Campaign promises to sustain the arts at Chautauqua

The pulse of art beats through Chautauqua’s veins.

Whether it is listening to the sounds of the Chautauqua Symphony Orchestra in the Amphitheater, seeing a row of young ballerinas in line for lunch, or attending a Friday night performance in Bratton Theater, there are myriad ways for Chautauquans engage with one art form or another.

And sustaining that creative atmosphere is at the heart of The Promise Campaign.

One of the main steps in the path to sustainability concerning the performing arts at Chautauqua is the rehabilitation of the Amphitheater.

“The renovation of the Amphitheater means a great deal to every organization that performs there — from the symphony to the orchestra, to the ballet to the opera,” said Marty Merkley, vice president and director of programming. “It will be an amazing change for the way we are able to rehearse and present programming.”

Renovating the Amphitheater is an investment in hospitality as well as in presentation.

“We have world-class artists coming here,” said Deborah Sunya Moore, associate director of programming. “For us, there’s the aspect of being able to welcome these artists and guests and conductors so that we can be as hospitable as possible, but it’s also about opportunity. Once the Amphitheater is renovated, there are a lot of types of different events here that will have higher artistic quality.”

The Promise Campaign also seeks to ensure quality leadership for the years to come.

“To me, the Promise Campaign is most exciting when we talk about it in terms of leadership and experience. When we talk about the experience, we’re really talking about the program and when we talk about leadership, we’re talking about people,” Moore said. “I think these positions are worthy of major support, and it’s not just about that particular person that’s in the position right now. It’s about all of the people who make the arts happen, and any of these positions could be endowed on a variety of levels.”

In addition to the highest-level leadership, programming and environment for the performing arts, The Promise Campaign is committed to ensuring that the best possible talent is able to practice, perform and study their craft on the grounds.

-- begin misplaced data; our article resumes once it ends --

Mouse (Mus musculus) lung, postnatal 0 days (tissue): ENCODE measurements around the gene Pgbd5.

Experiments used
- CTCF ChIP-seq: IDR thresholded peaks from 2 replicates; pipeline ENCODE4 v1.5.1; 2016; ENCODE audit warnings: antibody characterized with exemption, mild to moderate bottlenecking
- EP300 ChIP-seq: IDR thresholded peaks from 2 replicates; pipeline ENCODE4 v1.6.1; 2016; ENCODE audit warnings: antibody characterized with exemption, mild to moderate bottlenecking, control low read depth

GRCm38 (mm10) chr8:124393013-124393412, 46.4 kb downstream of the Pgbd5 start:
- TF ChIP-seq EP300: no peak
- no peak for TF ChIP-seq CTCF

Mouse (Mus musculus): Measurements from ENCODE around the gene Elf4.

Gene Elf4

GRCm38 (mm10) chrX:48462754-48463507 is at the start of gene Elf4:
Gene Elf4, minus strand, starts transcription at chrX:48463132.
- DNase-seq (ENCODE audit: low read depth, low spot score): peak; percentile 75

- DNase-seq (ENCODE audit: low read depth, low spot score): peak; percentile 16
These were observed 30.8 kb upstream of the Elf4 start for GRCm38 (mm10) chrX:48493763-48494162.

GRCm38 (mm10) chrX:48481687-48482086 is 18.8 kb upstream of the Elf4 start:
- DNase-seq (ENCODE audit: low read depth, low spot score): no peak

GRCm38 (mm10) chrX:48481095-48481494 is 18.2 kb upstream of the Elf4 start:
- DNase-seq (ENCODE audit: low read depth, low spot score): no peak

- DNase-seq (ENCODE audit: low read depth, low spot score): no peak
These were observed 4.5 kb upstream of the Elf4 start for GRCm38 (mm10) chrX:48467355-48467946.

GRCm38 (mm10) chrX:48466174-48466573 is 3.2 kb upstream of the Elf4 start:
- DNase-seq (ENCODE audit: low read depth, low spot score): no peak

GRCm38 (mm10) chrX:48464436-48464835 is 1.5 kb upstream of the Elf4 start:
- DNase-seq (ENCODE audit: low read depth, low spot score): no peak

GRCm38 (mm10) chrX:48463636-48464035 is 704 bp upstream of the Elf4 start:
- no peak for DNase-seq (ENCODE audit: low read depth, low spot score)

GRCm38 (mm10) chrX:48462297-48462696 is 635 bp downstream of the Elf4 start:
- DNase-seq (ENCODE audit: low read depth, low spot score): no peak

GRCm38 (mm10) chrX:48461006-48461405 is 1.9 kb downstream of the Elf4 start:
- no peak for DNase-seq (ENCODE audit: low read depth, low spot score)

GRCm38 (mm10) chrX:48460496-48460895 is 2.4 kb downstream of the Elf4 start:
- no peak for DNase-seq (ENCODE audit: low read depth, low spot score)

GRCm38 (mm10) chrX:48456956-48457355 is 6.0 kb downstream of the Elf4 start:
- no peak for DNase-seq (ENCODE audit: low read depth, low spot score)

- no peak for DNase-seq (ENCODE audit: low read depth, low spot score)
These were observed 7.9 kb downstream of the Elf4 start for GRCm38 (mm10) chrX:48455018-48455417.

“Over 88 percent of the students receive scholarship to come to Chautauqua each summer. That’s the reality of the summer festival market,” Merkley said. “That’s very important for us to be able to attract the quality students that we would like to be here.”

Moore said The Promise Campaign is “about sustaining the future of performing arts and making sure that we have what we need to keep moving forward with our vision.”

She said that the vision for the arts will continue to be engaging and innovative, and go broader and deeper artistically.

“By broader I mean that we’re reaching out and joining hands on more collaborations, and a perfect example of that is the inter-arts project. We had The Romeo & Juliet Project last year, we have Go West! this year, and we want to make sure that we have artistic leadership that is syncing creatively so we can do something that is uniquely Chautauqua and do something that really relies on all the creative capacity that we have here under one roof, under one sky,” Moore said. “I also see our arts going deeper. It doesn’t do any good to do multi-disciplinary performances if each art form is not rich and excellent on its own.”

And securing the type of artistic excellence that many Chautauquans have come to expect requires more than just emotional support.

“I think all of the art forms are very strong,” Merkley said. “We continually try to improve where we can and a lot of that improvement has to do with our financial capabilities. We’re always trying to give [the programs] more resources to do better jobs. It’s ongoing. The arts are expensive. They’re complex and they’re expensive because you’re dealing with human beings and you’re allowing human beings to create things.”

But for the Chautauqua community, Merkley said the price is definitely worthy paying.

“The community has the opportunity to watch this creative process and perhaps be involved in it. Everybody benefits,” he said. “Anything that happens here benefits across the board because it helps the Institution to be able to subsidize and support all of these art forms.”